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Dear Friends of the Weizmann Institute,Since November 2002, I have had the privilege of being Chair of the International Board of Governors of the Weizmann Institute, resuming a close association with this remarkable institution – as a member of the International Board and Chairman of the Feinberg Graduate School – which was interrupted only by my service in the U.S. government during the Clinton Administration. I had huge footprints to follow, after the decade of distinguished leadership and selfless service Gershon Kekst provided as Chairman. In its second half-century of service to the State of Israel and to the betterment of life in the world, Weizmann remains an international pacesetter in basic scientific research through scientific advances by a world-class faculty.
But Weizmann faces new challenges not of its own making, which require all of us to redouble our support. One is a budget crunch caused in large measure by the sad state of the Israeli economy, racked by over two years of Intifida II. As a result, Israeli government support has dropped dramatically, from nearly 50 percent of Weizmann’s budget to 39 percent. There is no bottom in sight, as further fiscal stringency measures by the government force rapid responses by Weizmann’s leadership. With no traditional student body, Weizmann cannot resort to an increase in tuition fees. In addition, some in the Israeli government seem to de-emphasize the importance of support for higher education in Israel, failing to recognize that with few natural resources, Israel’s greatest resource is a highly educated citizenry. Weizmann has been a major contributor to Israel’s high-tech success. This must not be imperiled.
Dear Members of the Weizmann Institute Family, I shall begin this message by wishing this country in general and the Weizmann Institute in particular new possibilities and a better year as changes in the Middle East take place. Unfortunately, our longtime friend Hanan Bar-On, who rendered untold service to Israel and science, both as a key foreign policy player and as advisor to three Institute presidents, recently passed away and will no longer be with us.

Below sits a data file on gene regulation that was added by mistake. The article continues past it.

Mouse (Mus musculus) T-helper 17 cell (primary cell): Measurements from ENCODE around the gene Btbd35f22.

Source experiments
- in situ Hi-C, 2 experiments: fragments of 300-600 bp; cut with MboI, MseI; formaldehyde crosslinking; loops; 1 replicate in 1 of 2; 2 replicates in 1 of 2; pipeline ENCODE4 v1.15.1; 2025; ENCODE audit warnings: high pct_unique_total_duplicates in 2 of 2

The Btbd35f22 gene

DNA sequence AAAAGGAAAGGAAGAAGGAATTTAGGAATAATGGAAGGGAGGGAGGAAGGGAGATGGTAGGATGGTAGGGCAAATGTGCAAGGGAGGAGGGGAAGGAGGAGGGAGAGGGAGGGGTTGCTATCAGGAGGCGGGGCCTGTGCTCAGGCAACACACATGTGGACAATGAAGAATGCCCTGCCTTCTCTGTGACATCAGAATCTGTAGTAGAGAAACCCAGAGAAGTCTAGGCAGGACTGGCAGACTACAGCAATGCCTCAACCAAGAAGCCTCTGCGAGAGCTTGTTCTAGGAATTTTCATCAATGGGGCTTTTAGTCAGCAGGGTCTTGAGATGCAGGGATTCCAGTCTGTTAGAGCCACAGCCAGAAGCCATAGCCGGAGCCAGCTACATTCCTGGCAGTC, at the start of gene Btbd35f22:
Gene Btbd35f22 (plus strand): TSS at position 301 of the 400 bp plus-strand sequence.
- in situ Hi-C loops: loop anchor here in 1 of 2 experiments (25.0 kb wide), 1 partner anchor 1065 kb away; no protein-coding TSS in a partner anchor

From my desk at the Weizmann Institute I enjoy a singular vantage point, one that enables me to observe the Institute both from within and from without, to see at one and the same time its intimate workings and the world beyond. As I look inward, I see scientific activity that thrives, a wellspring of original ideas, innovation and invention. We are in the midst of great momentum in numerous fields that are in the vanguard of scientific research, such as nanotechnology, biological physics and stem cell research. Institute scientists publish their results in the world’s most esteemed journals, are awarded prestigious prizes and receive significant honors for outstanding achievement. Recent honors include the A.M. Turing Award, to be presented to Prof. Adi Shamir this summer, and the election of Prof. Ada Yonath as a foreign associate of the U.S. National Academy of Sciences.
The abundance of creativity fills me with pride in the present and great hope for the future. Regarding research grants, the rate at which our scientists receive such grants from foundations is high compared to similar institutes of scientific research. Our commercial arm, Yeda Research and Development Company, continues to do
At the same time, however, the economic situation, both worldwide and in Israel, casts a dark shadow over our ability to sustain this surge of accomplishments. The Israeli government has reduced its allocation to institutes of higher education by 10 percent. Consequently, we have had to trim the Institute’s budget by 10 million dollars, reduce the subsidy of our research services and make additional personnel cuts. Nor is the end of the crisis in sight. Yet despite the difficulties, and with an unbroken commitment to the future, we have decided not to curtail the absorption packages offered to young scientists.